|GENARO GARAY; EVA GARAY,
parents and heirs of Nicolas Garay,
deceased; ANN CASE, personal
representative and administrator of
the estate of Nicolas Garay, deceased,
MISSOURI PACIFIC RAILROAD COMPANY, a corporation; UNION PACIFIC RAILROAD COMPANY, a corporation; TRINITY INDUSTRIES, INC., individually and as successor to Pullman-Standard, Inc.; JOHN DOE CORPORATION, INC., unknown manufacturers,
Plaintiffs appeal from two rulings of the district court following a jury's award of damages to plaintiffs on their products liability claim: the grant of judgment as a matter of law to defendants and the denial of plaintiffs' subsequent motion for new trial. Our jurisdiction over this appeal arises from 28 U.S.C. § 1291. Our review of the district court's order granting judgment as a matter of law is de novo. Cadena v. Pacesetter Corp., 224 F.3d 1203, 1208 (10th Cir. 2000). We review the denial of plaintiffs' motion for new trial under a more deferential standard, abuse of discretion. Webb v. ABF Freight Sys., Inc., 155 F.3d 1230, 1246 (10th Cir. 1998).
The underlying facts and procedural history are familiar to the parties and we need not repeat them here. After careful review of the record on appeal in light of the parties' arguments, the applicable law, and the standards of review, we conclude that the district court properly granted judgment as a matter of law to defendants and that its denial of plaintiffs' motion for new trial was not an abuse of its discretion. Plaintiffs' arguments to the contrary lack merit. We decline to review those arguments not presented to the district court. See Smith v. Rogers Galvanizing Co., 128 F.3d 1380, 1386 (10th Cir. 1997).(1)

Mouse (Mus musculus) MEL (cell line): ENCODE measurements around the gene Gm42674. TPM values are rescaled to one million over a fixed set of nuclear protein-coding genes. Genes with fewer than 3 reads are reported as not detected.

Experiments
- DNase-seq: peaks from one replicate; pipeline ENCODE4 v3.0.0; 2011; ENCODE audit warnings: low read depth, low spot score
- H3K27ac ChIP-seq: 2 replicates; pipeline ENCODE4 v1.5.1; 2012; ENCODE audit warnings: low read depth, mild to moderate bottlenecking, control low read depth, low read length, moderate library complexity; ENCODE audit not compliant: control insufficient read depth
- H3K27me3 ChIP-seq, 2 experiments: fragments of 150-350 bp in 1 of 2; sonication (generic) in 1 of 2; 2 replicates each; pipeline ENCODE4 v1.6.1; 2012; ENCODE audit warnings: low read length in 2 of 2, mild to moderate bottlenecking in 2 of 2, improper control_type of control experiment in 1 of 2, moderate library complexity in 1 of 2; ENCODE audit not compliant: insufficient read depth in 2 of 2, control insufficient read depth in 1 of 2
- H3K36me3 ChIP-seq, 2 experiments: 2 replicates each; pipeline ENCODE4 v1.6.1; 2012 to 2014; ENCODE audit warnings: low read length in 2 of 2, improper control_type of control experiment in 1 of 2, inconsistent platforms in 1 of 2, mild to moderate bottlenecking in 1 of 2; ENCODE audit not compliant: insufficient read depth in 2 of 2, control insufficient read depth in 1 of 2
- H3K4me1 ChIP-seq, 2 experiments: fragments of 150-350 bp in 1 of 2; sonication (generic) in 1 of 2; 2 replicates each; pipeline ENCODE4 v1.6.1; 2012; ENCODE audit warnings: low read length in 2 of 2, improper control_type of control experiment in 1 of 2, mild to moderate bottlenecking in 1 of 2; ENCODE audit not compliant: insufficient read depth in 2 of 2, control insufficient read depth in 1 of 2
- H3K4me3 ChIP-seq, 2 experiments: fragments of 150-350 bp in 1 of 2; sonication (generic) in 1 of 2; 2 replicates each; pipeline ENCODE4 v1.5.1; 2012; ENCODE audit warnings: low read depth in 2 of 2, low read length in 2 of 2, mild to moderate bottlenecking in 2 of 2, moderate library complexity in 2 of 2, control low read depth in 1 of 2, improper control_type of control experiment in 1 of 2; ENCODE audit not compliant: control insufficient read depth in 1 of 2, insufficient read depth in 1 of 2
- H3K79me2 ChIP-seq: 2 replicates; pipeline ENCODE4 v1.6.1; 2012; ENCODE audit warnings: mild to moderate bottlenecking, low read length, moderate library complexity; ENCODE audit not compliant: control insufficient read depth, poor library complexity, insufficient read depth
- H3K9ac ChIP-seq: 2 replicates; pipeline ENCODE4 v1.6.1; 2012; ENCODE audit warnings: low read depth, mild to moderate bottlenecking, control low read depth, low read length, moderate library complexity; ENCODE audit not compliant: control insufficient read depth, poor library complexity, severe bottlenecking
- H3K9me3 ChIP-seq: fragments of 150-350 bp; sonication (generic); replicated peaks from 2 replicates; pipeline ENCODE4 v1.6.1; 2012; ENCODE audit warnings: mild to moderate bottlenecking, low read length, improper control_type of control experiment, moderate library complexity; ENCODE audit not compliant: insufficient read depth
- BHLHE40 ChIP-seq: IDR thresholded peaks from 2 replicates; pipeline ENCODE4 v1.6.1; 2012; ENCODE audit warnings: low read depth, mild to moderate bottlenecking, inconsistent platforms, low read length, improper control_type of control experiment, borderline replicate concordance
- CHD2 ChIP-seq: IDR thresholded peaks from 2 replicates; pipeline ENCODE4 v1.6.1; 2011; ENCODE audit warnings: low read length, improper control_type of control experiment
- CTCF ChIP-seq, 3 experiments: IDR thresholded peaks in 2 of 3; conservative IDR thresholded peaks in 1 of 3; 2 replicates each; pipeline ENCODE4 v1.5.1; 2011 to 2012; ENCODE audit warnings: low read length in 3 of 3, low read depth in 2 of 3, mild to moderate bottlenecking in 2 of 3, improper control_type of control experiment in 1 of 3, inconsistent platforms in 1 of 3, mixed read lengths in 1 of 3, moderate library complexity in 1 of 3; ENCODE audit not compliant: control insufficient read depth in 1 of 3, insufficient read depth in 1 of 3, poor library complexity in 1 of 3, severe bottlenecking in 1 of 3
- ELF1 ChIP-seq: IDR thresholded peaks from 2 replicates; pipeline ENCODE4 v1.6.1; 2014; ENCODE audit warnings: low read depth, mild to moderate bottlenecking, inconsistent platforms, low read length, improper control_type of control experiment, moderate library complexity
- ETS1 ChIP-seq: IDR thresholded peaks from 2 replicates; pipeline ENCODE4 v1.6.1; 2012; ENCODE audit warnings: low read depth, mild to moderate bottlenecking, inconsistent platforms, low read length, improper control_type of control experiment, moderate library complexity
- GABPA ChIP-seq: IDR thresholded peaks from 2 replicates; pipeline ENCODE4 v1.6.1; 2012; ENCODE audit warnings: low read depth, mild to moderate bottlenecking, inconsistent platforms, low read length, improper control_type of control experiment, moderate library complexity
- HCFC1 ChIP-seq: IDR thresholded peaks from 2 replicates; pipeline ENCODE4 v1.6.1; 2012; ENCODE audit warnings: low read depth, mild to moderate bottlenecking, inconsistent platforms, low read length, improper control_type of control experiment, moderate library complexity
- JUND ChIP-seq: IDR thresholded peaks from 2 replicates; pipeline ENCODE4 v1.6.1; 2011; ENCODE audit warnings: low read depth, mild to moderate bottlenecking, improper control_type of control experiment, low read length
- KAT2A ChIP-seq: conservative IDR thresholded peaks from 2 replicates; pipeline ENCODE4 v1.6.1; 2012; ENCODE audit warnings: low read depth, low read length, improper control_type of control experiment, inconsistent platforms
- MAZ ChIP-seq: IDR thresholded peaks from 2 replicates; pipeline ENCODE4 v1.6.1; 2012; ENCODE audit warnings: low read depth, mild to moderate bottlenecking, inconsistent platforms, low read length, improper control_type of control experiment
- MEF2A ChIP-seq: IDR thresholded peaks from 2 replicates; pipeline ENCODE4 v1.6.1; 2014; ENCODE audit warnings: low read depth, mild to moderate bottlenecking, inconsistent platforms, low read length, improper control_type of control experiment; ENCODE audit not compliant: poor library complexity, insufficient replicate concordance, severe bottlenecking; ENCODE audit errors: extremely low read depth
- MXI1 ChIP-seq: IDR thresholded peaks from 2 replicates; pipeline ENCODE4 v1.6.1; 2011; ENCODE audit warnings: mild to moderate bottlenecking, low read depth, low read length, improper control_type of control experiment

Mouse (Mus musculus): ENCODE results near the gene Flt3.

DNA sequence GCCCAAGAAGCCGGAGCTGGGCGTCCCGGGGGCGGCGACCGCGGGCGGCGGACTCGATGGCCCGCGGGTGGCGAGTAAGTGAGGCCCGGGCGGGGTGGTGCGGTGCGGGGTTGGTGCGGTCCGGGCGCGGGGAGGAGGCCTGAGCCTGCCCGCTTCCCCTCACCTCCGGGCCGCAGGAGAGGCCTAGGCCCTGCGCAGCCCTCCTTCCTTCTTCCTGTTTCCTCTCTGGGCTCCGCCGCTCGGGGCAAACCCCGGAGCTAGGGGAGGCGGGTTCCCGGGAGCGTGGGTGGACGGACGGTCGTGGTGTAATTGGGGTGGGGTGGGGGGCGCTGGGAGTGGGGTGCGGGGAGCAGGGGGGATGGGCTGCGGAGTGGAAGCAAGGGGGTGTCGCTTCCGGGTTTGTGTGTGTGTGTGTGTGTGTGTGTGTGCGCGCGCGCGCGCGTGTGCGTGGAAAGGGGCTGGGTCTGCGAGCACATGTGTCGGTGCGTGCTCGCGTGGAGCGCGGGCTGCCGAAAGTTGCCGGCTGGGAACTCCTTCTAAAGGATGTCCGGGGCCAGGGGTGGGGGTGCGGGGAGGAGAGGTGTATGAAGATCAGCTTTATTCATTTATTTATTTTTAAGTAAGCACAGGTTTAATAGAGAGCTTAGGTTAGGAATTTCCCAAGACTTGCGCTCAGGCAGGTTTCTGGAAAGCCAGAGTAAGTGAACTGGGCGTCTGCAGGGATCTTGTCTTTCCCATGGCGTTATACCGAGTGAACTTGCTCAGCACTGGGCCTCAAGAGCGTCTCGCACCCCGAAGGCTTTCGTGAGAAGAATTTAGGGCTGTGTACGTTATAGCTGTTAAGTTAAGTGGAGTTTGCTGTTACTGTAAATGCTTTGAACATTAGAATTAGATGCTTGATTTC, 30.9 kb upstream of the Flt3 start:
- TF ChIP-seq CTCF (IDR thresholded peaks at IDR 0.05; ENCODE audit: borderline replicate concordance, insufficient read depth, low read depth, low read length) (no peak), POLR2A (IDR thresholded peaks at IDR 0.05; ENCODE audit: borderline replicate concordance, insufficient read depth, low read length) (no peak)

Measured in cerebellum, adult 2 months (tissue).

Therefore, for substantially the same reasons as contained in the district court's orders dated August 26, 1999, and October 29, 1999, the judgment of the United States District Court for the District of Kansas is AFFIRMED.
Entered for the Court
*. This order and judgment is not binding precedent, except under the doctrines of law of the case, res judicata, and collateral estoppel. The court generally disfavors the citation of orders and judgments; nevertheless, an order
1. These arguments include: 1) invocation of a rebuttable presumption under Kansas law that warnings will be read and heeded; 2) an assertion that plaintiffs had no obligation to come forward with certain factual evidence until defendants presented their case including alternative defenses; and 3) plaintiffs' contention that the jury was properly instructed not to speculate in reaching its verdict.